During our last observing runs in Kazakhstan in August and December 1998 the star was caught in the faintest state ([FORMULA] and 13[FORMULA]5 respectively). It displayed an almost constant brightness during nearly 2 weeks. In the framework of the hypothesis about the variable circumstellar extinction described above this brightness level is mainly due to the star's radiation being scattered by circumstellar dust, while the contribution of the direct stellar light is much smaller. In such a situation the real amount of the star's obscuration by the dusty cloud may be larger than [FORMULA] (e.g., Grinin et al. 1991). Therefore, [FORMULA] is probably the absolute minimum state, which can be observed provided the star does not change its luminosity. Since the duration and amplitude of the photometric minima in HAEBEs decrease as the star evolves toward the main sequence, one can assume that MQ Cas is closer to the birthline (Palla & Stahler 1993) than to the zero-age main sequence (ZAMS). At the same time, we should note that this suggestion may not prove to be true because of the rather short period of our observations. For example, an Algol-type HAEBE, UX Ori, which is frequently seen in its brightest state and is thought to be nearly halfway to the ZAMS, recently showed a long-term minimum of nearly the same duration as we detected in MQ Cas (Grinin et al. 1994). Thus, further photometric observations are needed to constrain the brightest level of MQ Cas. Polarimetric data are important to prove its pre-main-sequence nature, as the Algol-type stars show a significant increase of polarization in the minima (Grinin et al. 1991).

All the spectra obtained of MQ Cas have a rather low signal-to-noise ratio because the star was close to its minimum state. In order to derive a reliable spectral classification we studied both single spectra and spectra co-added in various combinations. The resulting spectral type is A0 Vae with an uncertainty of 2 temperature subtypes. The star shows a considerable variation in the H[FORMULA] line, which is seen in emission in all our spectra (Fig. 3). Its emission core was found to be essentially centered on the absorption line on 1998 July 22 (JD 2451016), clearly shifted to the red on August 21 (JD 2451046), slightly to the blue on August 23 (JD 2451048), and considerably weaker and slightly shifted to the blue on September 14 (JD 2451070). Such profile variations may be due to an interplay between accretion and the stellar wind, which are both observed in HAEBEs (e.g., Grady et al. 1996). The Balmer decrement appears "normal" in that while H[FORMULA] was in emission, H[FORMULA] showed only a slight emission core, and H[FORMULA] was normal (see Fig. 4d). Within the limits of the noise, no emission in the Fe II series was visible, but weak absorption lines at 4233 Å (Mult. 27) and 5169 Å (Mult. 42) were detected instead. All the spectra show a number of [Fe II ] lines in emission, the strongest of which, [FORMULA] 5158 Å [Fe II ] (18F), is shown in Fig. 4d. Other possible forbidden emission lines are as follows: [FORMULA] 4244 Å [Fe II ] (21F), [FORMULA] 4814 Å [Fe II ] (20F), [FORMULA] 5108 Å [Fe II ] (18F), [FORMULA] 5262 Å [Fe II ] (19F), [FORMULA] 5273 Å [Fe II ] (18F), [FORMULA] 5334 Å [Fe II ] (19F), [FORMULA] 5376 Å [Fe II ] (19F).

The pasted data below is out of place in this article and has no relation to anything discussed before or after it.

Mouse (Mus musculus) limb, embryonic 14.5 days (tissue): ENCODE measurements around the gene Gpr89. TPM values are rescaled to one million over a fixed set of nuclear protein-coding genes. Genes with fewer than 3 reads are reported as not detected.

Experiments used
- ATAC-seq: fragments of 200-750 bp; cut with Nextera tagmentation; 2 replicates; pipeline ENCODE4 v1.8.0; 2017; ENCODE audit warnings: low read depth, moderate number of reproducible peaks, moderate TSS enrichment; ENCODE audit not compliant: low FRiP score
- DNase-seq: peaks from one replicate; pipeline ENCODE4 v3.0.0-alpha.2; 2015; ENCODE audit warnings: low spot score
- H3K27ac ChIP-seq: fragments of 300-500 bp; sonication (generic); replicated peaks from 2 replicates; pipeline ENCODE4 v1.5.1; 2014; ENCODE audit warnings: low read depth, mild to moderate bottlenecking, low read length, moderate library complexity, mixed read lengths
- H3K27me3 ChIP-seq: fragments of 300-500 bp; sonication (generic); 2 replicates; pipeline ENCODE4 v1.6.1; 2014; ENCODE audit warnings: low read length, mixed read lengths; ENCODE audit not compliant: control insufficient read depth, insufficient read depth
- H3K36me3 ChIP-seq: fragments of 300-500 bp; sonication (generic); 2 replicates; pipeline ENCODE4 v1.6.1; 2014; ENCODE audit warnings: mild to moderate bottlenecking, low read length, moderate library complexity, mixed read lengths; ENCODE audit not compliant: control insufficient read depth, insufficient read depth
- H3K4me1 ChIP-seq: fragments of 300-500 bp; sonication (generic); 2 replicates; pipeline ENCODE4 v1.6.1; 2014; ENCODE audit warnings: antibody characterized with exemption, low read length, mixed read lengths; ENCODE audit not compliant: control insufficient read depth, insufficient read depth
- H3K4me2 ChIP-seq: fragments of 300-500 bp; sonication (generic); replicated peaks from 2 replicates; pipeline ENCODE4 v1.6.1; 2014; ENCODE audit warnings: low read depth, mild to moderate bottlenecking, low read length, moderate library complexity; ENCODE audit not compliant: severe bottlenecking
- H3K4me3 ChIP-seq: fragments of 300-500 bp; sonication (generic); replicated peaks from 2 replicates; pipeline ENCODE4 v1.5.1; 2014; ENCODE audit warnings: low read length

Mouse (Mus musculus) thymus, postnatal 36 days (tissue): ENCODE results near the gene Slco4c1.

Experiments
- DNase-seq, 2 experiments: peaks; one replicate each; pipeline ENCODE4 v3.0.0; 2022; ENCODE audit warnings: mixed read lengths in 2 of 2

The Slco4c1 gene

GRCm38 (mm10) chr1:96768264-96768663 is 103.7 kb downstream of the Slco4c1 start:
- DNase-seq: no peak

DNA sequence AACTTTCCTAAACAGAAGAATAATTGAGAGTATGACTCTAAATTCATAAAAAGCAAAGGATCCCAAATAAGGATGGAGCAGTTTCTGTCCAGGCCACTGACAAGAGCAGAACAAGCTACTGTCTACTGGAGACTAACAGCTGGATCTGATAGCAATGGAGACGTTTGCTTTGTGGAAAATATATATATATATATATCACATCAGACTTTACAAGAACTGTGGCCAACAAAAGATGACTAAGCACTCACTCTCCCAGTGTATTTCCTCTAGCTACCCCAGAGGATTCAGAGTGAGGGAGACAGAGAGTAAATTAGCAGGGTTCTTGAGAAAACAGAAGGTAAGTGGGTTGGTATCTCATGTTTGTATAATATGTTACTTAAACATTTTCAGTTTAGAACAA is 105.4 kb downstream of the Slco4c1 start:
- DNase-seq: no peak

[FIGURE] Fig. 3. Variations in the H[FORMULA] line of MQ Cas.

[FIGURE] Fig. 4a-d. Portions of the classification-resolution spectra obtained with the 0.8-meter telescope of the Dark Sky Observatory. a  HDE 244604: the upper spectrum was obtained on JD 2450818, the lower on JD 2450839. The spectra are shifted by 0.2 Icont with respect to each other; b  BD[FORMULA] (solid line) and GSC 1181-0767 (dashed line); c  AS 117; d  MQ Cas: the spectrum shown is the result of co-addition of all four spectra.

Our estimate of the spectral type for MQ Cas, A0 V ae, is in agreement with its large-amplitude variability, which is usually displayed only by late-B - A-type HAEBEs (c.f., Bibo & Thé 1991). Thus, the observed properties of the star strongly favor its PMS nature.

4.1.2. GSC 1811-0767

This star is located close to a pair of HAEBE stars, IP Per and XY Per. Its spectral type, as determined by us, A1 V a-(er), is in agreement with weak emission at H[FORMULA], which was detected by Gregorio-Hetem et al. (1992). Its visual magnitude observed by these authors is [FORMULA] brighter than we found. During our observations the star showed small and slow variations with an amplitude of about [FORMULA] in all 5 photometric bands. In general, the color-indices observed by us agree well with those by Gregorio-Hetem et al. (1992), taking into account the difference between the photometric systems (Johnson and Cousins respectively).

Our spectroscopic observations indicate that the hydrogen lines of GSC 1811-0767 are slightly broader than those of the A1 V a standard star, implying that it is quite close to the ZAMS. There is a slight infilling of the H[FORMULA] line, and this emission is shifted slightly to the red. The Balmer decrement is normal, i.e. H[FORMULA] is also very slightly filled in, but H[FORMULA] is normal. No emission in the Fe II (42) series is visible (see Fig 4b). Thus, the spectroscopic determination of the spectral type is in good agreement with the photometric estimate.

Near-IR observations are strongly desirable for GSC 1811-0767 to check whether it has excess radiation in this spectral region, which would be strong evidence of its youth. Nevertheless, at the moment there is no contradiction with the suggestion that this star is a HAEBE candidate.

4.1.3. V1012 Ori

V1012 Ori is known as a large-amplitude variable star (mpg = 12m - 16m, Kholopov et al. 1985-1990). However, its first photoelectric observations were published only recently (Cieslinski et al. 1997). Three [FORMULA] observations obtained by these authors in October 1989 and March 1991 caught the star near its brightest state ([FORMULA]-[FORMULA]). Our more extended data set shows that the star spends most of its time near the brightest state. The color-indices obtained by Cieslinski et al. (1997) and us are in good agreement. However, we detected a short-term (on the order of a few days) deep minimum in November 1996 (see Table 2), which is similar to those of the Algol-type HAEBEs. JHK observations of Nakano (1998) showed that V1012 Ori has a noticeable near-IR excess ([FORMULA], [FORMULA], [FORMULA]). These facts make the suggestion by Thé et al. (1994) that it is a PMS star more likely.